Most parties will have a conscience vote and a number of MPs are yet to make up their minds.

“Too many MPs have ignored public opinion and in a democracy you do that at your peril,” Mr Seymour said.

However…

…anti-euthanasia campaigner Renee Joubert of Euthanasia-Free NZ says poll respondents “were not asked to consider the practical implications in the real world of dysfunctional relationships, domestic and elder abuse, mental health issues”.

That’s the sort of things that Parliament should debate and seek input from the public on.

I support the freedom to choose what to do with one’s own life and death so support euthanasia in general, and I strongly support Seymour’s bill passing it’s first reading so it can be properly debated in Parliament.

There are important details and safeguards to work out so I can’t say whether I would support the bill passing into law without seeing it’s final form.

The actual Colmar Brunton poll results

One News has developed a habit of publishing partial rounded poll results, and then a few days later Colmar Brunton posts the actual details online, which are much more useful.

One News Colmar Brunton poll 1-5 July 2017 – ‘which party would you vote for?’

ColmarBruntonParty2017July

Trends for the party vote:

ColmarBruntonPartyChart2017July

And ‘preferred Prime Minister’:

ColmarBruntonPM2017July

That poll was taken well before the Green-NZ First flare up that started on Sunday continued into today.

 

 

 

1 News Colmar Brunton poll

The first poll after the National Barclay and Labour intern issues is out, with both National and Labour down a bit, and Greens and NZ First up a bit.

It’s not bad for National but looking dire for Labour.

  • National 47% (down from 49)
  • Labour 27% (down from 29)
  • Greens 11% (up from 9)
  • NZ First 11% (up from 9)
  • Maori Party 2% (up from 1)
  • Opportunities Party  1% (Steady)

Labour+Greens=38% – is that why Metiria Turei is openly competing with NZ First without caring about how a rift will affect Labour?

The Maori Party seem to be benefiting from Labour’s loss of support and could be good for 2-3 seats on that sort polling.

TOP will be encouraged but need a lot more.

  • Refuse to answer 5%
  • Undecided 15% (up from 13)

Preferred Prime Minister:

  • Bill English 26% (down from 29)
  • Winston Peters 11% (up from 7)
  • Jacinda Ardern 6% (steady)
  • Andrew Little 5% (down from 8)

That’s not great for English but awful for Little. Peters has as much support as Little and Ardern combined.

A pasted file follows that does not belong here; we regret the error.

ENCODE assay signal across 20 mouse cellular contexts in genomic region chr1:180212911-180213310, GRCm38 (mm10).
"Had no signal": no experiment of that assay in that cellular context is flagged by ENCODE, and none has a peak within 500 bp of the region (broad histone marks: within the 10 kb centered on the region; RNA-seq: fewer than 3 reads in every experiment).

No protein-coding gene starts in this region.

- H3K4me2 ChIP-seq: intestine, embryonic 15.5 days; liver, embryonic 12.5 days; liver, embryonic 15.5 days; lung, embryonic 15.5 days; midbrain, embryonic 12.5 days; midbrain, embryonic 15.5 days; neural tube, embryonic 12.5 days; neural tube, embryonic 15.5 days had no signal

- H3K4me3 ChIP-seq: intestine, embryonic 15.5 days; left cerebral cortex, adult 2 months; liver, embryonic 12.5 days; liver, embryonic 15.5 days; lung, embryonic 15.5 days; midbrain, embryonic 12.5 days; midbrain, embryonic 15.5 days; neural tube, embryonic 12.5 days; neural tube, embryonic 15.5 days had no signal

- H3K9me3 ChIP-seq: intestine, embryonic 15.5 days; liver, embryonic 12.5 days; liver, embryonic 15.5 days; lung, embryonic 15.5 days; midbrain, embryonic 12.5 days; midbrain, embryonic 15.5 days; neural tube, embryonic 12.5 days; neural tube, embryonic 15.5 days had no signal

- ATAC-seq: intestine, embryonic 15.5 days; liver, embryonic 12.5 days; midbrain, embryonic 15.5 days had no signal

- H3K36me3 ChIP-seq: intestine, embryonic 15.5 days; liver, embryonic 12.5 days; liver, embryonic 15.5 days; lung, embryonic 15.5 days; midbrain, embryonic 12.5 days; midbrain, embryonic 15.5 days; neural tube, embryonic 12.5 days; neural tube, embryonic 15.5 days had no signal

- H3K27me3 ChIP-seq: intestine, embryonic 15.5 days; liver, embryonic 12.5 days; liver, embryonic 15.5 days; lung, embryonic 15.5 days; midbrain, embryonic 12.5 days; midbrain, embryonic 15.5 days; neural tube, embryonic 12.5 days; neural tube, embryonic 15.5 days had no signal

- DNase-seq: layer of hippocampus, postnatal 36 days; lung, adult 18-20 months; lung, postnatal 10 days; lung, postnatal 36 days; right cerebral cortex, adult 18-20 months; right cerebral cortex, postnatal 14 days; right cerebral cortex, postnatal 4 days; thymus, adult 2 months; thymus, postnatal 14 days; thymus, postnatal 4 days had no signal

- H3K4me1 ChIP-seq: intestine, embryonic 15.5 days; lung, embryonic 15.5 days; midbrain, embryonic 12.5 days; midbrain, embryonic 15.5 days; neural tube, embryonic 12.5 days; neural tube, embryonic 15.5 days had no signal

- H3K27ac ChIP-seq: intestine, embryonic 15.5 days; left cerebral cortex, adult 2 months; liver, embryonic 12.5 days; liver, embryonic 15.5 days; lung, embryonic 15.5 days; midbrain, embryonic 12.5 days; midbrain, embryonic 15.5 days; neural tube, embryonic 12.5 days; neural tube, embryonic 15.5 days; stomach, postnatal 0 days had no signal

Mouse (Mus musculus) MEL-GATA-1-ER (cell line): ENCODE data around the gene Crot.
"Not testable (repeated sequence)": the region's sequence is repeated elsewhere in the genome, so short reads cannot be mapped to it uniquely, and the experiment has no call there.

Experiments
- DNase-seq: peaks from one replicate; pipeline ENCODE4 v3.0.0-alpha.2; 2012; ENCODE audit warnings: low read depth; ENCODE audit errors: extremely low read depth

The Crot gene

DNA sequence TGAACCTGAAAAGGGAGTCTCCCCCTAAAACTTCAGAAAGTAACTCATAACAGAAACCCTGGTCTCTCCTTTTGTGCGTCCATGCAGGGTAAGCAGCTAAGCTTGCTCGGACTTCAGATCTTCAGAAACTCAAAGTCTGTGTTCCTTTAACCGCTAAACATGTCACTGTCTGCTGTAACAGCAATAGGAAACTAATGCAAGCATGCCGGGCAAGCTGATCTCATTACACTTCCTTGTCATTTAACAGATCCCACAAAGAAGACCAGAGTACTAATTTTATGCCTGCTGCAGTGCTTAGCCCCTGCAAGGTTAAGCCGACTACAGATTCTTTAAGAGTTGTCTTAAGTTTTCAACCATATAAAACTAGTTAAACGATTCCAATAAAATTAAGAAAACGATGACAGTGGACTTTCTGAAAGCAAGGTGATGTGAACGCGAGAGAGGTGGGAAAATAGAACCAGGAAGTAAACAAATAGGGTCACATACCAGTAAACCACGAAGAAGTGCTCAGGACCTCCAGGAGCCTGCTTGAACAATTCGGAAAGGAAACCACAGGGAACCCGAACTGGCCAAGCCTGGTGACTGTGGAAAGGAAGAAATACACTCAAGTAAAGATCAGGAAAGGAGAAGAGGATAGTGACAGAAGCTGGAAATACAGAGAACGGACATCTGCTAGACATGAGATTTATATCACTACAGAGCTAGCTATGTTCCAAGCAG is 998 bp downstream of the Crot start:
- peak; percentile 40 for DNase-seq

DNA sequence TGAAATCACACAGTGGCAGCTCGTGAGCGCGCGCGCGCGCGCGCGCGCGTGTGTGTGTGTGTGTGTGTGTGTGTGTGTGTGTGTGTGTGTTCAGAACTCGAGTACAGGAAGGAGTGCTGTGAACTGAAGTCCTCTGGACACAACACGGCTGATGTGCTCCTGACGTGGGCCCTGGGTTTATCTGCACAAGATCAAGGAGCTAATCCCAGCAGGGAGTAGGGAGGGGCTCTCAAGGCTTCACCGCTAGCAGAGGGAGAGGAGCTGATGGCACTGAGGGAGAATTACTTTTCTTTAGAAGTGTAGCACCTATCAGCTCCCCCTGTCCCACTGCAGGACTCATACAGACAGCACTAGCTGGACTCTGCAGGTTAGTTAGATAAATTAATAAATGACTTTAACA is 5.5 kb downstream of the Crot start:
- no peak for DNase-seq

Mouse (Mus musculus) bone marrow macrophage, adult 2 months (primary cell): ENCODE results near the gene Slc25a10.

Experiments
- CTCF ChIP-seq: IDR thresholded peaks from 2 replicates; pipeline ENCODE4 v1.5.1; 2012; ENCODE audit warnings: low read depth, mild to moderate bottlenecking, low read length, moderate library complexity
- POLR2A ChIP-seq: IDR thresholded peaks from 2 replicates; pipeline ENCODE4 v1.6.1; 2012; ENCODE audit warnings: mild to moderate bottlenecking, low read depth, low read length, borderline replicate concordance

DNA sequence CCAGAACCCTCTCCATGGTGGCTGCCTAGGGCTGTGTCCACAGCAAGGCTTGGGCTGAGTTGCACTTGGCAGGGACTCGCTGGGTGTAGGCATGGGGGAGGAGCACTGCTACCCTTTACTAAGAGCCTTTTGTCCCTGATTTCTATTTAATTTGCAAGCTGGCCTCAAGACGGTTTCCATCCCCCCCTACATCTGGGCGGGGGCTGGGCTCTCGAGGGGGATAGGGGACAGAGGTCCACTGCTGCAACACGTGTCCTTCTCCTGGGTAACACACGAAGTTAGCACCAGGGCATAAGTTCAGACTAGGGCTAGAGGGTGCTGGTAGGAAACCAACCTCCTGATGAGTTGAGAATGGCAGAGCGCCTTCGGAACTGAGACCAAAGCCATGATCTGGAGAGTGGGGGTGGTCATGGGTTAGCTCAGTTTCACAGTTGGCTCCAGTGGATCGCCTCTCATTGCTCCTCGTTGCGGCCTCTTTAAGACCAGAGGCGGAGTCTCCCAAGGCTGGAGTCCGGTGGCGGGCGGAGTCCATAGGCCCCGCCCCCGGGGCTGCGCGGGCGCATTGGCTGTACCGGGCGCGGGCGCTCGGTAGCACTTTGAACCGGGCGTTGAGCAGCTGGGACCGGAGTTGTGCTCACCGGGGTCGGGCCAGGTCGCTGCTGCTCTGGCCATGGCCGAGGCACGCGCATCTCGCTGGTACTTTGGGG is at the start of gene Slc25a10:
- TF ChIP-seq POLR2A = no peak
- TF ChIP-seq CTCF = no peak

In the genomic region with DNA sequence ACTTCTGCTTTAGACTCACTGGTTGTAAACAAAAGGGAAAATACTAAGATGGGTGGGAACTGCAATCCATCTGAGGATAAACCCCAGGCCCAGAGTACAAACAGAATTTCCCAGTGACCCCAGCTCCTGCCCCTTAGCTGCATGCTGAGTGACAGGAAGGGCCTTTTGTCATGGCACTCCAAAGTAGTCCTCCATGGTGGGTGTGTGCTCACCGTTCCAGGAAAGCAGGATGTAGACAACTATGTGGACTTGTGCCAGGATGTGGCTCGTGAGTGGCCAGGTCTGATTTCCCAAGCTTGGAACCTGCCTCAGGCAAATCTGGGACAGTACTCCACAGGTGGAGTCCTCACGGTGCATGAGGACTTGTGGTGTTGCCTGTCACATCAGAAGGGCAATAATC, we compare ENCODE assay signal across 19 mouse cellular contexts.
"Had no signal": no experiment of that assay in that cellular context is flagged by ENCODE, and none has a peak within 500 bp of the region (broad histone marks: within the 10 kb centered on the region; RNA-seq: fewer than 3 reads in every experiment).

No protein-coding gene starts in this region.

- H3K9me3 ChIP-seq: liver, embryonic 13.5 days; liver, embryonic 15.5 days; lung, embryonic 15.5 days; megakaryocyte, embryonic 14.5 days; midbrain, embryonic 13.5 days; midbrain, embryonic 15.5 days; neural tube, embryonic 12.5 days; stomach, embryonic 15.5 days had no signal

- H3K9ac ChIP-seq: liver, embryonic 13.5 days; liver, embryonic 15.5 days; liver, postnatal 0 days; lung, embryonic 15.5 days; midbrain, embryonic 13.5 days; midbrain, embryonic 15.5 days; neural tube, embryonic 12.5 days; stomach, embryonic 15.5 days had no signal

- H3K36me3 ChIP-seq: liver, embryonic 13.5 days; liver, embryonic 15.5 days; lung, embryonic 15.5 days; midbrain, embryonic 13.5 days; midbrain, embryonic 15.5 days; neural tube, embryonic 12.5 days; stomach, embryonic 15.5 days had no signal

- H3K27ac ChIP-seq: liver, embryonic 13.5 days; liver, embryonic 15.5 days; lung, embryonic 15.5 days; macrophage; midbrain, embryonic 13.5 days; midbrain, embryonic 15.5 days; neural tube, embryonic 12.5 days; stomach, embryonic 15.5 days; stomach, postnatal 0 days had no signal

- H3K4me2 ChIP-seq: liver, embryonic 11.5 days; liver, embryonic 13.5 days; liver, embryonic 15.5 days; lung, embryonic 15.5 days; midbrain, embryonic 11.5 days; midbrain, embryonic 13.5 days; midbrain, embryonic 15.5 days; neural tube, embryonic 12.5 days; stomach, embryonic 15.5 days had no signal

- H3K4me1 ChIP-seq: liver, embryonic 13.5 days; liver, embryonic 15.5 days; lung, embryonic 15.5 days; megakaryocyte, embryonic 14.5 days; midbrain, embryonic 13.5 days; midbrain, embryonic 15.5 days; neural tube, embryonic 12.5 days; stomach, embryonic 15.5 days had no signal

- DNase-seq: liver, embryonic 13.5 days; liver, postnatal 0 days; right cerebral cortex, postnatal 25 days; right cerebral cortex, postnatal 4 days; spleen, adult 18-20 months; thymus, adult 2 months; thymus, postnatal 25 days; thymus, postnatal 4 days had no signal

Those are rounded, the detailed results may take a while. Polling conducted 1-5 July, sample size of 1007 eligible voters.  Margin of error about +/-3.1%

1 News: Andrew Little drops to fourth as preferred PM in latest 1 NEWS Colmar Brunton poll that sees both major parties take a hit

 

1 News-Colmar Brunton poll June 2017

The latest 1 News-Colmar Brunton poll:

  • National 49% (up from 46)
  • Labour 30% (no change)
  • Greens 9% (down from 11)
  • NZ First 9% (up from 8)
  • Maori Party 1% (down from 4)
  • ACT 1% (no change)
  • TOP 1% (up from 0)
  • Undecided 12%
  • Refused to answer 4%

Field work conducted 27-31 May.

Labour+Greens at 39% is 10% behind National alone, that’s another game changer that doesn’t seem to have changed much at this stage.

Labour+Greens+NZ First at 48% is marginally behind National.

There could be a post-budget bounce here for National but Labour and Greens will be worried and/or frustrated.

TOP will be happy to at least have registered but this isn’t as good for them as the recent (but unproven) Listener poll.

Preferred Prime Minister:

  • Bill English 29% (up from 26)
  • Andrew Little 8% (up from 7)
  • Winston Peters 7% (down from 9)
  • Jacinda Ardern 6%

English has gone up, Little also but barely. The Ardern bubble seems to have burst a bit.

Are the budget tax changes good for the country?

  • Yes 44%
  • No 30%
  • Don’t know 16%
  • Haven’t heard about them 10%

Colmar Brunton in 2014:

2014 Colmar Brunton polls for National:

  • 22–26 March 2014 – 47%
  • 17–21 May 2014 – 51%
  • 21–25 June 2014 – 50%
  • 19–23 July 2014 – 52%
  • 9–13 August 2014 – 50%
  • 23–27 August 2014 – 48%
  • 30 August – 3 September 2014 – 50%
  • 13–17 September 2014 – 45%

Election result: 47.04%

Labour:

  • 22–26 March 2014 – 31%
  • 17–21 May 2014 – 30%
  • 21–25 June 2014 – 29%
  • 19–23 July 2014 – 28%
  • 9–13 August 2014 – 26%
  • 23–27 August 2014 – 28%
  • 30 August – 3 September 2014 – 25%
  • 13–17 September 2014 – 25%

Election result: 25.13%

Colmar Brunton poll – March 2017

1 News have a Comlar Brunton poll for March:

  • National 46% (no change)
  • Labour 30% (no change)
  • Greens 11% (no change)
  • NZ First 8% (down from 11)
  • Maori Party 4% (up from 1)